Tissue-Specific Influence on Developmental Modulation in Response to Phosphate Deprivation in Arabidopsis thaliana Roots
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Roots are developmentally plastic and highly dependent on the immediate environment. By studying root responses to abiotic stress, we have identified novel regulators of developmental modulation. When roots are deprived of phosphate (Pi), developmental programs are modulated to slow primary root growth and expand surface area through emergence of root hairs. By focusing on exposure time-periods of less than two days, we have described very early changes to root development in response to this condition that may reveal new mechanisms of root hair specification and emergence. Also, using transcriptomic analyses with high spatial resolution, we identified a kinase that is specifically induced in root vascular tissue within three hours of exposure and acts to modulate aspects of root development in response to deprivation of Pi. These data suggest that individual tissues play unique roles in whole organ development, and that interpretation of Pi -deprivation responses may change as we develop methods with resolution necessary to understand these roles. Beyond Pi, we compared transcriptomic data for four additional stresses and identified a novel stress-responsive transcription factor that modulates expression of a cell expansion protein. This putative network connection demonstrates the value of using high-dimensional data for inference of regulatory relationships. Overall, we have combined "-omics" approaches with reverse genetics to identify novel developmental regulators and described a phenotypic frame-work with resolution at which cellular mechanisms can be studied.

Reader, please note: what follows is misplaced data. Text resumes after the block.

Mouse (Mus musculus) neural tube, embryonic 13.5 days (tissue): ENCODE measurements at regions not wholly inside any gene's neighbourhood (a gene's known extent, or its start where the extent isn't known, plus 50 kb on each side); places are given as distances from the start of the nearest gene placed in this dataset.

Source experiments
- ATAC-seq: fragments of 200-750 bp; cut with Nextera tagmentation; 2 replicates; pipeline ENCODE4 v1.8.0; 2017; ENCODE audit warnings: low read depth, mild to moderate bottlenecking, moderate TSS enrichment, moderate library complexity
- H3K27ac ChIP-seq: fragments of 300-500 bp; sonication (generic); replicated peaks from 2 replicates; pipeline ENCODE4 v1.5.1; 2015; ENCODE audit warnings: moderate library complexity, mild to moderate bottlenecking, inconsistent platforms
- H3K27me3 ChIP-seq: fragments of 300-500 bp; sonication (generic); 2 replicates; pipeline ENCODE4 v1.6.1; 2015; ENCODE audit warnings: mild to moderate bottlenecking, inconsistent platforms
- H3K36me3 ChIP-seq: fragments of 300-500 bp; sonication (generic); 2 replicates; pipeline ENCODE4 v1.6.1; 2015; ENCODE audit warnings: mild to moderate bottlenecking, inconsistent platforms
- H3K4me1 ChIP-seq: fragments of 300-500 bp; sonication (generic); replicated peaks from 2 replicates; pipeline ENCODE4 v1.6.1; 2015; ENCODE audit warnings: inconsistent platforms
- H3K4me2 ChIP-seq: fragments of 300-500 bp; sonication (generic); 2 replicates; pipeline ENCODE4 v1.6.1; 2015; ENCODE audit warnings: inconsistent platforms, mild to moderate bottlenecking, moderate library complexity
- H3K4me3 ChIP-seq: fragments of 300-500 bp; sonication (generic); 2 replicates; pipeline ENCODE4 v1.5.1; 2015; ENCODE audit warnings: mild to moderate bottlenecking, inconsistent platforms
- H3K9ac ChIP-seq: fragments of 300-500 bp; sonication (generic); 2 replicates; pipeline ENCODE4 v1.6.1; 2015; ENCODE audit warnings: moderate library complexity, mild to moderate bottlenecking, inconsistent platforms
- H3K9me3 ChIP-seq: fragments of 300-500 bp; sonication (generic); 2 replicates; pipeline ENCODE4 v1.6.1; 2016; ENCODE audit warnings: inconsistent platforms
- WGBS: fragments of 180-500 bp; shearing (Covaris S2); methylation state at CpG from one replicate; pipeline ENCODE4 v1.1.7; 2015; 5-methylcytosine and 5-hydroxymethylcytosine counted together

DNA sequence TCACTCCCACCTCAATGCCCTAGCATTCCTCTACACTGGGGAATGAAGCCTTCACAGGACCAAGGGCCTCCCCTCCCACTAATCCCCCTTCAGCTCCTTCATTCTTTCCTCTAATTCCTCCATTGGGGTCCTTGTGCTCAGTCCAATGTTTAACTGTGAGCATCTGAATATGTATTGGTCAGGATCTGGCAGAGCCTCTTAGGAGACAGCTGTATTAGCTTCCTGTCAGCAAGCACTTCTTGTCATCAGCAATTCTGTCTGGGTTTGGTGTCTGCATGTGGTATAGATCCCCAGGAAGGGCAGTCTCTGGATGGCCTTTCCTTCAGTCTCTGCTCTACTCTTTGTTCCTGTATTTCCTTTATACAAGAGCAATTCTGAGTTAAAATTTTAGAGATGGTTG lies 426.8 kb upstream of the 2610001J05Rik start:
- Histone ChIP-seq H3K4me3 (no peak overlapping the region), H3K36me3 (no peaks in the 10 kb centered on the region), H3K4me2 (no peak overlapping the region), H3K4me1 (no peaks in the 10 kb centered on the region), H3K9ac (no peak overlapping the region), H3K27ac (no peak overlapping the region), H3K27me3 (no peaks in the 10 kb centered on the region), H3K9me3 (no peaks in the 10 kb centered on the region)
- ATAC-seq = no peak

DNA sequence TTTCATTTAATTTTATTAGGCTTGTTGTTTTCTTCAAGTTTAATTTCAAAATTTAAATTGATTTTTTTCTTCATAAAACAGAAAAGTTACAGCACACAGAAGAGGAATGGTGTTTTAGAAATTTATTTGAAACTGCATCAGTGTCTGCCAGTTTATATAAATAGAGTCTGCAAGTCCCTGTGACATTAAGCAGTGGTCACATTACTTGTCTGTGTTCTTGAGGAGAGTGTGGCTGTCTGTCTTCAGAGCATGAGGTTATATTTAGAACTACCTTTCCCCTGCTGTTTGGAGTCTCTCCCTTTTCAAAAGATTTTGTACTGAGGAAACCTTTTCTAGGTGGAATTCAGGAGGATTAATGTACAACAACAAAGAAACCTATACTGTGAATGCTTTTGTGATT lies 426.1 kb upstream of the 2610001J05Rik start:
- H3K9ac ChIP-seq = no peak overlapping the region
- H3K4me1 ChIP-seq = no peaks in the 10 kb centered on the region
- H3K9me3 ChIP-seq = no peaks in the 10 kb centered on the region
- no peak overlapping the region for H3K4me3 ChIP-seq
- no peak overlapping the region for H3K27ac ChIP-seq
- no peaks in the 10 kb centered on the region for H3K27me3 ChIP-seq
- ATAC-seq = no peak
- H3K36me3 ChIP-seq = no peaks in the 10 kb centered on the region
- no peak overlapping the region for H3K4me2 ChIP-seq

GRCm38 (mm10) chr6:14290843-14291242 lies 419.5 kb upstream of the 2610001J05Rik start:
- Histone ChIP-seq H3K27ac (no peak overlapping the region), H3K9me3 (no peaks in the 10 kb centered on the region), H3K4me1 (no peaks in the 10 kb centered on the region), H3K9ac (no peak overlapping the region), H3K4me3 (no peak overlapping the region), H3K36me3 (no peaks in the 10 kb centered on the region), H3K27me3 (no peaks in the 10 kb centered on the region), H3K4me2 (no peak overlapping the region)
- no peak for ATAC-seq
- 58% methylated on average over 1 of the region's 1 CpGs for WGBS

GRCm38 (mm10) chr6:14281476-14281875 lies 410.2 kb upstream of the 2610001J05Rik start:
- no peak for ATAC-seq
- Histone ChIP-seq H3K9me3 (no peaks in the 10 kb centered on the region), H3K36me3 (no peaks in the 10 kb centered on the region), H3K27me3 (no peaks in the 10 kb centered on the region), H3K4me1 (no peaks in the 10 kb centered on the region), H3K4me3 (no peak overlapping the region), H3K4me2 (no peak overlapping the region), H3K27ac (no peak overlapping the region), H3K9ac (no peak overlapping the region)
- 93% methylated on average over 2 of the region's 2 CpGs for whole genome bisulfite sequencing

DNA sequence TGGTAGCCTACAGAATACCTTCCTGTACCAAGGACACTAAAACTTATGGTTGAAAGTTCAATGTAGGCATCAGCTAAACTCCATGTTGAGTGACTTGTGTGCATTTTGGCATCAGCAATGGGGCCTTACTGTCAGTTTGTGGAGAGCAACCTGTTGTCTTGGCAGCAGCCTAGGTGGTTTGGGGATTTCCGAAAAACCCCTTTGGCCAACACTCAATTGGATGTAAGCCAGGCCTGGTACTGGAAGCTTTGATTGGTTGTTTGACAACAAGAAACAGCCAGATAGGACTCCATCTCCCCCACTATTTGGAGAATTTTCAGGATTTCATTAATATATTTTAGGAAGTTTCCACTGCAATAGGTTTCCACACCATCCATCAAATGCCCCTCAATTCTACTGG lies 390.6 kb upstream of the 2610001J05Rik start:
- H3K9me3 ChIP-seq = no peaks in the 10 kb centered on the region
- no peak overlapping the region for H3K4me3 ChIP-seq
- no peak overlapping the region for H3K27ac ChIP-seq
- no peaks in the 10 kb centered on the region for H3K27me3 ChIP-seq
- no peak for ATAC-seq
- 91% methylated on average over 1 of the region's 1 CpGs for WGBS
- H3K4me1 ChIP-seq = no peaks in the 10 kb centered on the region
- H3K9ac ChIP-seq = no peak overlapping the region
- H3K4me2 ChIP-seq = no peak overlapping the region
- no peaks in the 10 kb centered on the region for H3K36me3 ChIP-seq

Cederholm, Heidi Mae (2013). Tissue-Specific Influence on Developmental Modulation in Response to Phosphate Deprivation in Arabidopsis thaliana Roots. Dissertation, Duke University. Retrieved from https://hdl.handle.net/10161/7207.
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